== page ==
Eliphas Levi gave this design as the 7th key to the Tarot in his book Dogme et Rituel de la Haute Magie, attributing it to the Hebrew letter Zayin. Many researchers of Levi, including Crowley and later A∴A∴ member J. Daniel Gunther, argue that Levi knew the correct Tarot attributions, but was under oath not to unveil them. To this effect, he moved the Fool between Judgement and The World, offsetting the attributions by one except for the last card. This is further supported by Crowley’s attributions within 777, under the Magical Powers column, Column XLV.
Comparing some of the Chapter titles to these Magical Powers, a particular pattern emerges:
Chapter VIII: A Warning to the Imprudent
ט: Power of Training Wild Beasts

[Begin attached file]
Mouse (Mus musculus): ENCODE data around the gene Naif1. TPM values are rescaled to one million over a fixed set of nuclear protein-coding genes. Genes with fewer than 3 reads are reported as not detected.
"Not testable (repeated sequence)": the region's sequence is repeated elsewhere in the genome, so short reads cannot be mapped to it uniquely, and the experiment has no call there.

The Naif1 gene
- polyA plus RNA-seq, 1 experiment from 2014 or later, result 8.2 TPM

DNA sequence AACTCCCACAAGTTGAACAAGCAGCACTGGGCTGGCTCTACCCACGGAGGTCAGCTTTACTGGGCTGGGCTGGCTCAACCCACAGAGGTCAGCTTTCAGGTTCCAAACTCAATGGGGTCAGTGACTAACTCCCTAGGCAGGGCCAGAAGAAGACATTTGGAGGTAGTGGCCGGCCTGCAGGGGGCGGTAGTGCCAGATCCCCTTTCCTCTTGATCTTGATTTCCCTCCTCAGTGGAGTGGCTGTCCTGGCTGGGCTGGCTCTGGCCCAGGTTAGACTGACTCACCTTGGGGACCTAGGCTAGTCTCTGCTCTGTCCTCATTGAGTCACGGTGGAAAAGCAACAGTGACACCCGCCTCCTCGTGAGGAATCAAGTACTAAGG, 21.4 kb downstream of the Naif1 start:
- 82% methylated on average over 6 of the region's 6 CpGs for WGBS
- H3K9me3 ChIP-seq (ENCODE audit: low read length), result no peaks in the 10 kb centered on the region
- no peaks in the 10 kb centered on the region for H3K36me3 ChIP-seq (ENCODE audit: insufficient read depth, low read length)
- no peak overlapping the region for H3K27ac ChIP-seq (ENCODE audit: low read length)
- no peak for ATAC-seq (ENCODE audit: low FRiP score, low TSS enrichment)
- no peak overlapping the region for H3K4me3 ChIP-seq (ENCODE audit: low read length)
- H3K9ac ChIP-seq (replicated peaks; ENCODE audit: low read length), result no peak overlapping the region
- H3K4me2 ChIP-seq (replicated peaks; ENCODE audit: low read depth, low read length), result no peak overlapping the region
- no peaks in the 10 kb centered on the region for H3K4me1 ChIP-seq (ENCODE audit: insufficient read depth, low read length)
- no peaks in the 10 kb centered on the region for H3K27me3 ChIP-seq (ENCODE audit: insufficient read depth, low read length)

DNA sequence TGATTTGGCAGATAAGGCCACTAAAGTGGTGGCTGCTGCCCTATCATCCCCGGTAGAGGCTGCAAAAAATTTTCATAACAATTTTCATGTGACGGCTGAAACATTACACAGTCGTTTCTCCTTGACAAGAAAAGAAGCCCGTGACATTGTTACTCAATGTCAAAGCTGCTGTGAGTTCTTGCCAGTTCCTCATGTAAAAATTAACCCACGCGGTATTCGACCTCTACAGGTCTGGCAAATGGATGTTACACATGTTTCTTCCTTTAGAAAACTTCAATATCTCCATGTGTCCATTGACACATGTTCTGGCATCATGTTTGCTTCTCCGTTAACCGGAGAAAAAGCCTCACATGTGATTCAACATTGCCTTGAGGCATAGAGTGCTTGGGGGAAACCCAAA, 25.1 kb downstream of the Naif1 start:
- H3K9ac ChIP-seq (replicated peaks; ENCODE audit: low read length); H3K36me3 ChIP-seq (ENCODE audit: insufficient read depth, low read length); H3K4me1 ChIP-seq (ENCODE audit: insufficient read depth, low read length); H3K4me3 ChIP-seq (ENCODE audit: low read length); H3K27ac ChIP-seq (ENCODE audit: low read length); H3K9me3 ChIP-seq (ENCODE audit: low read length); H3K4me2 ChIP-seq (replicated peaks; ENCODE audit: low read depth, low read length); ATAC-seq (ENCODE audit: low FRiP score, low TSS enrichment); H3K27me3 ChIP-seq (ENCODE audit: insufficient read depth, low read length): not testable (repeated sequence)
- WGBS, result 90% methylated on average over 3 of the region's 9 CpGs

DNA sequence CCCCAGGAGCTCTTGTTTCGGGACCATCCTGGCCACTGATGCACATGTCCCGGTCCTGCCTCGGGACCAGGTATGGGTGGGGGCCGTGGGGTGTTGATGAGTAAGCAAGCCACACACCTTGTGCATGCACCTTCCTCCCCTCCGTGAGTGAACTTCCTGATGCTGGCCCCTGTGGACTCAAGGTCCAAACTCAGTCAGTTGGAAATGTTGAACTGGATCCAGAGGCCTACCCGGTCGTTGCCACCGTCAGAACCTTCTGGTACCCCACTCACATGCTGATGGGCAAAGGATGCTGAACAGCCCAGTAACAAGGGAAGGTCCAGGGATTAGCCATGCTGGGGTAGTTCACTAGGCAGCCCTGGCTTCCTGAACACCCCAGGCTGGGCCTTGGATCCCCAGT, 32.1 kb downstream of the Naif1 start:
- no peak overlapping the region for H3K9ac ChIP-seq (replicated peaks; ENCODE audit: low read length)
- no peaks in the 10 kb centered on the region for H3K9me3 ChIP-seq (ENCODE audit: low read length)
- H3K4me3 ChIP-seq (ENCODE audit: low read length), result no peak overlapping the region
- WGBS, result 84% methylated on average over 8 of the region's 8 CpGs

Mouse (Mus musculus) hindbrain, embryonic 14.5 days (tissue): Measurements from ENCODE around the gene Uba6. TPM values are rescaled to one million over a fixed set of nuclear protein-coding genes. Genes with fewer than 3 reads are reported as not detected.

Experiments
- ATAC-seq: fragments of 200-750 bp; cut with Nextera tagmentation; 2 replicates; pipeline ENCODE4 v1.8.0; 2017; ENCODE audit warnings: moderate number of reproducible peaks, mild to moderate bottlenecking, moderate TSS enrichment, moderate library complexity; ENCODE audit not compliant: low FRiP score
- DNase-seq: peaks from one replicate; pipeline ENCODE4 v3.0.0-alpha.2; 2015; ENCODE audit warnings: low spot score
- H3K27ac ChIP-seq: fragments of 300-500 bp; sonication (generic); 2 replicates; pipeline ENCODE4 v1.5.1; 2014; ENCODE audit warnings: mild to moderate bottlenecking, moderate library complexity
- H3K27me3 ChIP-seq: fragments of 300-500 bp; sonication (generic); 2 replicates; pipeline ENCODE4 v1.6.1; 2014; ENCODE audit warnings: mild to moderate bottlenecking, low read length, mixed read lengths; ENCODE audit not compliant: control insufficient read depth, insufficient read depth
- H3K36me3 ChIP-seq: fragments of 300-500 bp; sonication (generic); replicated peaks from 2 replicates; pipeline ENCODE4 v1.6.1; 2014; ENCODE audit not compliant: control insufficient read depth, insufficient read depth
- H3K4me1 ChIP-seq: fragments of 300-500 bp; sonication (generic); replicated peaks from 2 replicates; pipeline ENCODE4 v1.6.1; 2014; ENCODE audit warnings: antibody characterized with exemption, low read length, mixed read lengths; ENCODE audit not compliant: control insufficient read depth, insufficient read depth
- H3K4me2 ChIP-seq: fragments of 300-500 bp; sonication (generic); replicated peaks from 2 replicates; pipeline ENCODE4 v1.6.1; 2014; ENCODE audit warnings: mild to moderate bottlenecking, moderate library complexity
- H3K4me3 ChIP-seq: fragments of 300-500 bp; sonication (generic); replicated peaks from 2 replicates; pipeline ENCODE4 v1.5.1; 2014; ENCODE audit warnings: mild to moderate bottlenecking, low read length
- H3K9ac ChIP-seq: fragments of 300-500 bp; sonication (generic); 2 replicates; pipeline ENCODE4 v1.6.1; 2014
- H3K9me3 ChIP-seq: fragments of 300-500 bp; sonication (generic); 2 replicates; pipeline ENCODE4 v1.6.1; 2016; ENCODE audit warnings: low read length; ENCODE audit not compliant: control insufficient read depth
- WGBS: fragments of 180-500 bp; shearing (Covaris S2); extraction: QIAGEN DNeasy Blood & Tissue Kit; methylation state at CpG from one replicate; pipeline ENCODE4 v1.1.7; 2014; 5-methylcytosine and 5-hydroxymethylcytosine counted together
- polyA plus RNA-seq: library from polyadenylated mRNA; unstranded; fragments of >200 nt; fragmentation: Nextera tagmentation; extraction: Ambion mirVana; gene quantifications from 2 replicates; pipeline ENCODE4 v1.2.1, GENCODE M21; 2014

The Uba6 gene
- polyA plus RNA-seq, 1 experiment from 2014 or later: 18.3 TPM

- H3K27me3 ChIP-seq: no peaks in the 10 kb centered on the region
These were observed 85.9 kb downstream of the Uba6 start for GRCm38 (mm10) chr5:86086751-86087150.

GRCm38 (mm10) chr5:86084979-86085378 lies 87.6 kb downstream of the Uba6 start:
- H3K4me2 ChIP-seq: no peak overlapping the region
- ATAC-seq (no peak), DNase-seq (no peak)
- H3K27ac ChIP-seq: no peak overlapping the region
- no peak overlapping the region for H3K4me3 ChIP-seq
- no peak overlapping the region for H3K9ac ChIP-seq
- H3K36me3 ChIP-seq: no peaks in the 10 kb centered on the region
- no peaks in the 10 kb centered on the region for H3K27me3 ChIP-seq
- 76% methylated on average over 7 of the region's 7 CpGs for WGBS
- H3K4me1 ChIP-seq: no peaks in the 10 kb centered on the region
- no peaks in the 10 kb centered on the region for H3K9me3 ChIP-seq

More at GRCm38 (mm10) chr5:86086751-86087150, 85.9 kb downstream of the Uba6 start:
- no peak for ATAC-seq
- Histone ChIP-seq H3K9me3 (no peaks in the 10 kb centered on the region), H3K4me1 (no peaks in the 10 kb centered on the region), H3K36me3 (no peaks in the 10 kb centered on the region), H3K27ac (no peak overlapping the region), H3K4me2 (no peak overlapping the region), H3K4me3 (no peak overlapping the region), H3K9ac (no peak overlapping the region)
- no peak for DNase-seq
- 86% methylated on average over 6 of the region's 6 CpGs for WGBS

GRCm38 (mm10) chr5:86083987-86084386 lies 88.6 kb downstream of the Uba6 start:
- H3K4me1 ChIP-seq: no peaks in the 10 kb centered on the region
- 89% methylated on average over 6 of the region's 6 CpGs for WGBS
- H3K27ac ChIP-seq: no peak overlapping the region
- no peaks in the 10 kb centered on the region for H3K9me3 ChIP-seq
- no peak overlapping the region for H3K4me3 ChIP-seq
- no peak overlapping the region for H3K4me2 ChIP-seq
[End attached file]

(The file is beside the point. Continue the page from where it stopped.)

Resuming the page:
Chapter IX: Initiation
י: Invisibility, Parthenogenesis,
Chapter X: The Key of Occultism
כ: Power of Acquiring Political and other Ascendency
Chapter XI: The Magic Chain
ל: Works of Justice and Equilibrium
Chapter XII: The Great Work
מ: The Great Work, Talismans, etc...
Chapter XIII: Necromancy
Chapter XIV: Transmutations
Chapter XV: The Sabbath of the Sorcerers
ע: The Witches Sabbath
Chapter XVI: Witchcraft and Spells
פ: Words of Wrath and Vengeance
Chapter XVII: The Writing of the Stars
Chapter XVIII: Philtres and Magnetism
ק: Bewitchments, Casting Illusions
Chapter XIX: The Stone of the Philosophers
ר: The Red Tincture
Chapter XXI: Divination
If Levi’s Chapter on Divination is moved to the top of the list of chapters, all of the Hebrew letter attributions fall into place.
There is also evidence that Eliphas Levi was in contact with Kenneth R. H. Mackenzie, one of the potential authors of the Cipher Manuscript, used to create the Hermetic Order of the Golden Dawn. The attributions Levi would have kept secret were eventually codified using those documents.